Less than a day in Adelaide

The train came to a screeching halt at the Adelaide Parklands Terminal and a few restless passengers got off in a hurry. They were instructed that they only had ten hours in Adelaide, at the end of which the train would take off to Perth. Mizu and the young man had got off too and decided that they would first have a steamy meal in the city centre.

A lot had not happened between the two of them. They only spoke for a brief minutes the previous night before they had retired to their bunkers. The young man was from Adelaide and worked here as a writer for a local paper. Mizu was not surprised given his withdrawn manner and quiet disposition. The most peculiar thing about him was his eyes, drawn down by his heavy eyelids so that they bore no evidence of what he was thinking.

Adelaide had wide empty roads and for miles, they saw trees gracing the footpaths. Mizu hadn’t seen a quaint city like this one; it felt mellow, there were no lowly lit corners, or crowds of people or Neon signs to flood the streets or men stung by melancholy.

The young man said to her, “A holy man once told me, that high walls are nothing when no life moves in empty passages.” (1)

“Sometimes high walls are nothing but a facade”, said Mizu, resting her head at the cab window.

“I wouldn’t be leaving Adelaide if I felt I belonged here”

“You’re leaving?”, asked Mizu.

“Yes, this is not my hometown.”

“So, you’re not getting back on the train to Perth?”, asked Mizu.

“Do you want me to?”, asked the young man.

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The cab suddenly stopped as they had reached The Kings Head restaurant at 357 King William Street. The restaurant looked like an old two storey bungalow built with olive and grey bricks. Inside, it had wooden interiors similar to the Indian Pacific train and Mizu recalled the low rumbling she felt when the train climbed up the blue hills.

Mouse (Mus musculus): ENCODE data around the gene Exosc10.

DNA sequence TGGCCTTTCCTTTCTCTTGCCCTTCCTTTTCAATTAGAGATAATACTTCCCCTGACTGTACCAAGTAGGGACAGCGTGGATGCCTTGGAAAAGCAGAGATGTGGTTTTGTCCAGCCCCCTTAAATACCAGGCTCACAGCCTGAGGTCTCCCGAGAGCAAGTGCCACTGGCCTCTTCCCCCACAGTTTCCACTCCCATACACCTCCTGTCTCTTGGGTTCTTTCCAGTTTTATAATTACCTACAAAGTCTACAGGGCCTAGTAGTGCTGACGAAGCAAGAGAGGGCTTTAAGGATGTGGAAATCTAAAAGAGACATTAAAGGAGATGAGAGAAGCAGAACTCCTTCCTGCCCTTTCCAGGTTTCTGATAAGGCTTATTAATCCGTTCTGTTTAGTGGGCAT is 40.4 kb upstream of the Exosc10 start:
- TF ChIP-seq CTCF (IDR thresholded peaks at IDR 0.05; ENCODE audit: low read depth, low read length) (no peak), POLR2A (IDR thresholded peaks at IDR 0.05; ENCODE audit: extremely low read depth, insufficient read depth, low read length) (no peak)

They took a table and the young man told her that they only needed to have one meal – the Pie Floater. When it arrived Mizu saw that it was an upside down meat pie served in a bowl of split pea soup. The pastry was crisp and flaky within which lay flavoured soft meat. The pea soup beneath the pie was silky rich and earthy.

The young man told Mizu that the pies of Adelaide were traditionally served from a pie cart which would draw queues of people, rich and poor, on the footpath from as early as 1870. After restaurants opened up and began selling these, fewer people were seen on the streets as the rich preferred the indoors and the pie carts ran out of business.

After their meal, it was soon 5 o’clock and all the stores in Adelaide began to close as it was a Sunday. They decided to visit Glenelg beach which was the most famous metropolitan beach in Adelaide which had the biggest Ferris wheel that Mizu would ever see.